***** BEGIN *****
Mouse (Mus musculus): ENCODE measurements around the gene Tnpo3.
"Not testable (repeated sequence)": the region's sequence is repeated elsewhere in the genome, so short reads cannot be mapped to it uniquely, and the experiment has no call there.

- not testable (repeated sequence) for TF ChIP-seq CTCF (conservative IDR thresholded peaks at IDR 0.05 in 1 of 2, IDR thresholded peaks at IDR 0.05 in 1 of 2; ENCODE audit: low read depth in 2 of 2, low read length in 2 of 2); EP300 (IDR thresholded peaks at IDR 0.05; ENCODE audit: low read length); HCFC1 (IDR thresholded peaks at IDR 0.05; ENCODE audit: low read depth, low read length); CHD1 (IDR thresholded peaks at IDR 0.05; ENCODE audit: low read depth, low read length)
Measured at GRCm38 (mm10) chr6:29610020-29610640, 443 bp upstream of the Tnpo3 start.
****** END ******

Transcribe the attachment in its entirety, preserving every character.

Mouse (Mus musculus): ENCODE measurements around the gene Tnpo3.
"Not testable (repeated sequence)": the region's sequence is repeated elsewhere in the genome, so short reads cannot be mapped to it uniquely, and the experiment has no call there.

- not testable (repeated sequence) for TF ChIP-seq CTCF (conservative IDR thresholded peaks at IDR 0.05 in 1 of 2, IDR thresholded peaks at IDR 0.05 in 1 of 2; ENCODE audit: low read depth in 2 of 2, low read length in 2 of 2); EP300 (IDR thresholded peaks at IDR 0.05; ENCODE audit: low read length); HCFC1 (IDR thresholded peaks at IDR 0.05; ENCODE audit: low read depth, low read length); CHD1 (IDR thresholded peaks at IDR 0.05; ENCODE audit: low read depth, low read length)
Measured at GRCm38 (mm10) chr6:29610020-29610640, 443 bp upstream of the Tnpo3 start.